In the 1920s food corporations and pharmaceutical companies developed and marketed a second generation of commercial infant formulas, the availability of which contributed further to the decline and duration of breastfeeding. These products, including such brands as Nestlé's Lactogen and SMA (Synthetic Milk Adaptation), as well as the several brands of evaporated milk that were popular breast milk substitutes, were regarded by most physicians and dietitians as acceptable breast milk substitutes. Many of these "formulas," as they were still called, were packaged without directions, the design intending to make it necessary for a woman to rely on a pediatrician's instructions in order to use them.

Infant Feeding in the Early Twentieth Century: Shifting Advice and Practice

The first three decades of the twentieth century, a time characterized by the arrival of the culture of modernity, was a period of great change not only for women but also in the realms of economics, politics, the arts, science, and social and religious thought. In the 1910s and 1920s, before the advent of commercially produced solid baby food, infant feeding practices had begun to change noticeably, most prominently in the larger role fruits and vegetables were to have in an infant's diet. Still, experts recommended a relatively late introduction of solids, and grassroots evidence indicates that most mothers began feeding their infants solids at relatively later ages, usually six months of age or older.

During these decades scientists had begun to identify as "vitamines" (the spelling was later modified) the specific nutrients contained in foods that were previously called "mineral salts." Vitamins, scientists learned, existed not only in meat, grains, and dairy products, foods they had always considered vital to nourishment and growth, but also in fruits and vegetables, which had previously been regarded as benign at best and as suspicious by many, although several nineteenth-century groups did espouse the virtues of a vegetarian diet.43The promotion of fruits and vegetables as vital to human growth and nourishment grew during the Great War. Finding it difficult to recruit able-bodied young men and maintain their health while in the service, government officials and military physicians used and propagated the new knowledge of vitamins to help solve this problem of recruits' poor health.44 By the 1920s home economists and dietitians were introducing Americans to the notion of vitamins, advising them not only to consume more fruits and vegetables themselves but to feed more such foods to their children as well.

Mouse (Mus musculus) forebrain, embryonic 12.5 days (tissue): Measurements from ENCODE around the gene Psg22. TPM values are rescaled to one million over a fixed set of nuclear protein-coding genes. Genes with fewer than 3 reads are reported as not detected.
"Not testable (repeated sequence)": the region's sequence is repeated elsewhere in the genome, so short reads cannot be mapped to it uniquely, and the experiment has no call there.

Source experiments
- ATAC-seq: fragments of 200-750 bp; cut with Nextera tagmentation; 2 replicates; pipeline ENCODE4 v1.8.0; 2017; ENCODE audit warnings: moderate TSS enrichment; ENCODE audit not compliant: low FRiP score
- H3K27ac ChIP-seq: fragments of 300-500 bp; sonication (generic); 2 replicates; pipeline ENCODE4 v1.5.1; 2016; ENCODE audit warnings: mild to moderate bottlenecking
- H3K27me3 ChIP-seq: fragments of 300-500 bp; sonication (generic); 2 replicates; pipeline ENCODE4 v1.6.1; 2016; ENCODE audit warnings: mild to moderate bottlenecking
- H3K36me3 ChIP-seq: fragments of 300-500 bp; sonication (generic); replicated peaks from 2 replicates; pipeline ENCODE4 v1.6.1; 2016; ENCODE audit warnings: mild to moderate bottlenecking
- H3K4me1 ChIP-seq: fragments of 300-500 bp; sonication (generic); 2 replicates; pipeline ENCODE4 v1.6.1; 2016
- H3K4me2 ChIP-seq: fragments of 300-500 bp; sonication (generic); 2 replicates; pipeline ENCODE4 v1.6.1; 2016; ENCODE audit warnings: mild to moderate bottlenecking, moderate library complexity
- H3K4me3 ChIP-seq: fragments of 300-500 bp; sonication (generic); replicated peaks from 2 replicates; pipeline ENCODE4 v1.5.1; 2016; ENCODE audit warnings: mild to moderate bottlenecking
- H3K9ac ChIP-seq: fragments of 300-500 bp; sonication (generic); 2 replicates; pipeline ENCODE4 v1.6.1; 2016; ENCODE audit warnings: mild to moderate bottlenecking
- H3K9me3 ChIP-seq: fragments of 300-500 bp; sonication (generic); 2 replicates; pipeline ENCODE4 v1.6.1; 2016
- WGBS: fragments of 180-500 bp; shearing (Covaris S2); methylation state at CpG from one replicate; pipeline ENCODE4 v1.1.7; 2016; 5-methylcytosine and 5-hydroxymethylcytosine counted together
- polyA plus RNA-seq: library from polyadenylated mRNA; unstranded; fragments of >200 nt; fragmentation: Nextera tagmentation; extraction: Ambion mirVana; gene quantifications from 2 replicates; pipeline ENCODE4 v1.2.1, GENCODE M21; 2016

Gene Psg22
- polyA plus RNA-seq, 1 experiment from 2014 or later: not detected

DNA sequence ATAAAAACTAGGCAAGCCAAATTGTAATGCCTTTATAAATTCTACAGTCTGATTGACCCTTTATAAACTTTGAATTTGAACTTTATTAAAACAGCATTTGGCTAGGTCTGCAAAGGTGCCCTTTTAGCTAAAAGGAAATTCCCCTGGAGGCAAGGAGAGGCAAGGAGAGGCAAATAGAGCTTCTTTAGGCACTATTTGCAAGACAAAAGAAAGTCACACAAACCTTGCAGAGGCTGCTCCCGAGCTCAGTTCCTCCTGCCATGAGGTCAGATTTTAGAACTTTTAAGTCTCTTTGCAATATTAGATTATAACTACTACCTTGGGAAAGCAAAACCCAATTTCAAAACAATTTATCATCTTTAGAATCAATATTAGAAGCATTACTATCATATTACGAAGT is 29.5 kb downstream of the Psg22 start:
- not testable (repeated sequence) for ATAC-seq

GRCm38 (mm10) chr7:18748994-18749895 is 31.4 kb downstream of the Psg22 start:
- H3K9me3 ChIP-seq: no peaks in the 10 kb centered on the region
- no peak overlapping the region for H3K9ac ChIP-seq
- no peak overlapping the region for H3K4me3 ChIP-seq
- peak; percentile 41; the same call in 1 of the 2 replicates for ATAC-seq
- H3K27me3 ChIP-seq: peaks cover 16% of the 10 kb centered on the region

Early twentieth-century household advice manuals, though at times contradictory, increased their emphasis on fruits and vegetables, while still recommending the introduction of solids in the second half of the infant's first year. A 1914 advice manual, with the delightfully straightforward title How to Cook and Why, by Elizabeth Condit and Jessie A. Long, for the first time enthusiastically endorsed fruits and vegetables specifically for their "mineral matter." "As in all questions of feeding," related the authors, "it is the food given the children which is of the greatest importance. Serious results follow in the unhealthy development of their bodies when their food lacks mineral matter and the acids found in fruits."45They recommended introducing a barley flour and water mixture and strained diluted orange juice at between six and nine months of age, but (still) did not advocate the introduction of solids until between nine and twelve months. Cornell's Flora Rose recognized the importance of vitamins, referring to them as "fat-soluble" and "water-soluble growth-promoting substances."46